CLG Committee Inquiry into procurement shifted its focus to collaboration. Yet again the Committee struggled to prise information from the witnesses, for example, a simple and predictable question kicked it off "What proportion of councils are up to speed with best practice and, if not [up to speed], what are the barriers?" Correct me if I'm wrong, but I don't think Messrs Taylor, Walsh or Robinson actually provided an answer!
However, we did learn from one of the witnesses a useful nugget "... the last national procurement strategy gave rise to a proliferation of a number of strategic procurement functions, so most councils have got a strategic function". Now that struck me as quite a good thing until Ed Walsh continued: "as a consequence they don't think with any form of collective mentality very easily, so looking at efficiencies and the benefits of economies of scale isn't something that comes easy to local authorities". Sorry, I just don't get that. I don't get it because councils have been collaborating on purchasing for over 50 years; I don't get it because organisations like NEPO and YPO and ESPO and Pro5 all exist. I don't get it because that same national procurement strategy which is praised, or was it criticised, for leading to the introduction of strategic procurement functions in councils, also had a complete section on collaboration!
Then we heard there's the potential for billions of pounds worth of savings in councils - I wonder what the LGA will make of that and what will be the strategy for achieving those savings if, on the strength of that evidence, the Committee advocated further cuts of billions of pounds to council budgets? But then again the Committee were told of evidence that suggests SCAPE in 1,200 local government procurement projects have delivered average savings of 14%.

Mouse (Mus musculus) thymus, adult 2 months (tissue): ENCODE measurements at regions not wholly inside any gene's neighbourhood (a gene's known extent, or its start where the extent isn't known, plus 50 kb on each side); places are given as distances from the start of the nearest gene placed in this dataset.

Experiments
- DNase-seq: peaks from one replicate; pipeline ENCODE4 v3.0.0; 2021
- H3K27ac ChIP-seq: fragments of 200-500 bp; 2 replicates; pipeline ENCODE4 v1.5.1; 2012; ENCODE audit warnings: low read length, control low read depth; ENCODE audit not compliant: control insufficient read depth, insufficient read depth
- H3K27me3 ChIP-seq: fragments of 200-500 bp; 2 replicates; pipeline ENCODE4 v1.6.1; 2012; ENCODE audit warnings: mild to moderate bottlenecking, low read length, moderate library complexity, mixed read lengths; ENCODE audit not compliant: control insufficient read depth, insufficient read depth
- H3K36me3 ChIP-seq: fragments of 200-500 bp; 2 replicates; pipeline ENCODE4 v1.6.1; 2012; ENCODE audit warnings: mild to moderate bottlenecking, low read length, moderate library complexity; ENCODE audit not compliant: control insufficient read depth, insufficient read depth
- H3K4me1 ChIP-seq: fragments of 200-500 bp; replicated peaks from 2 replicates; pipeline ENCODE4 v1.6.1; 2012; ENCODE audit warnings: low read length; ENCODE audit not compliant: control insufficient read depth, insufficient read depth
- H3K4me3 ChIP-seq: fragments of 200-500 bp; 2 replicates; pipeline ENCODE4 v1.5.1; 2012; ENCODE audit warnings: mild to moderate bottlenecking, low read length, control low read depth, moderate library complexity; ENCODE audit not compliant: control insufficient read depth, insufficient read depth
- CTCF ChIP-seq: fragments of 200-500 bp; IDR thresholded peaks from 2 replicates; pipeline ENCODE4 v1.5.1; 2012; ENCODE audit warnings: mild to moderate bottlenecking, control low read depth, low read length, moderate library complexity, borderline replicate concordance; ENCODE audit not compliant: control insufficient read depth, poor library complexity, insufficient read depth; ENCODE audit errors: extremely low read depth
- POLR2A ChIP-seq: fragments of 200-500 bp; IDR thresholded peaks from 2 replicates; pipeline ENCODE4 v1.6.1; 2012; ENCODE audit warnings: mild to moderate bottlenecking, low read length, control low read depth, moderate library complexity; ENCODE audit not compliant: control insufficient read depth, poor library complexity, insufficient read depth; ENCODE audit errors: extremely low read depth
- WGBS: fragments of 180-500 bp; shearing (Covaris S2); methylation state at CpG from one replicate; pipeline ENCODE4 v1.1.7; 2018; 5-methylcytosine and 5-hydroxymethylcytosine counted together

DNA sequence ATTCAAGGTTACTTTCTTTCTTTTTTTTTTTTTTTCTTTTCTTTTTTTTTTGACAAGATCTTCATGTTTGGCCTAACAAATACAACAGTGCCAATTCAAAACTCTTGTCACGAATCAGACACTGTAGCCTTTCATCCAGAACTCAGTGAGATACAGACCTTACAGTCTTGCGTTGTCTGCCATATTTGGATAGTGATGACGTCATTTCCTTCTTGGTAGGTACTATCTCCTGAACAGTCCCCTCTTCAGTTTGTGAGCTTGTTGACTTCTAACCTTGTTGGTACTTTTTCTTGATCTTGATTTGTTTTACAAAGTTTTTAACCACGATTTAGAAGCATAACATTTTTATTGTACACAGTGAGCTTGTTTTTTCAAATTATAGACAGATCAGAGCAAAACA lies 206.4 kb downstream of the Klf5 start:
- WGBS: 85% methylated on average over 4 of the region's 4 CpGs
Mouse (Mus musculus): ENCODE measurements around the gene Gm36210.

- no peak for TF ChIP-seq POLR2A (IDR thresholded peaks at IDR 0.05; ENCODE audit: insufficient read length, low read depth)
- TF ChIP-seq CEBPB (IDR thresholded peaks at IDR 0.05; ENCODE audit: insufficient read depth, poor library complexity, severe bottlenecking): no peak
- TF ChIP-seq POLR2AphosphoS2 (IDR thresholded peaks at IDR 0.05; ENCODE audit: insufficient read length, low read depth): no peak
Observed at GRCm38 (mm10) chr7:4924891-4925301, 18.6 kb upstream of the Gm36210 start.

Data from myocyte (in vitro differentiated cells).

Now that last savings claim gave Ian Taylor some cause for concern and he cited his own viewed, based on spend analysis, of the potential scope for collaboration, namely, 10-15% of spend was suitable for national buying, +/- 25% suitable for regional buying, and +/- 50% required local buying. I don't know how accurate those figures are but they do strike me as quite reasonable.
So what's the solution? Well the Committee could take on board one of the witnesses suggestions and put in place a centralised national buying organisation, or perhaps a regional structure - hold on though wasn't that what the RIEPs tried to do in partnership with Pro5? Or, as another of the witnesses suggested, the Committee could sort out the fear of failure which is pervasive in local government as a result of potential EU challenges.
My own suggestion is that the Committee will have enough on its plate trying to reconcile the first two days of oral evidence and how to stop local government procurement witnesses undermining anymore the good work of the sector.
I suspect I may return with more comments on the oral evidence but that seems like enough to think on for the time being.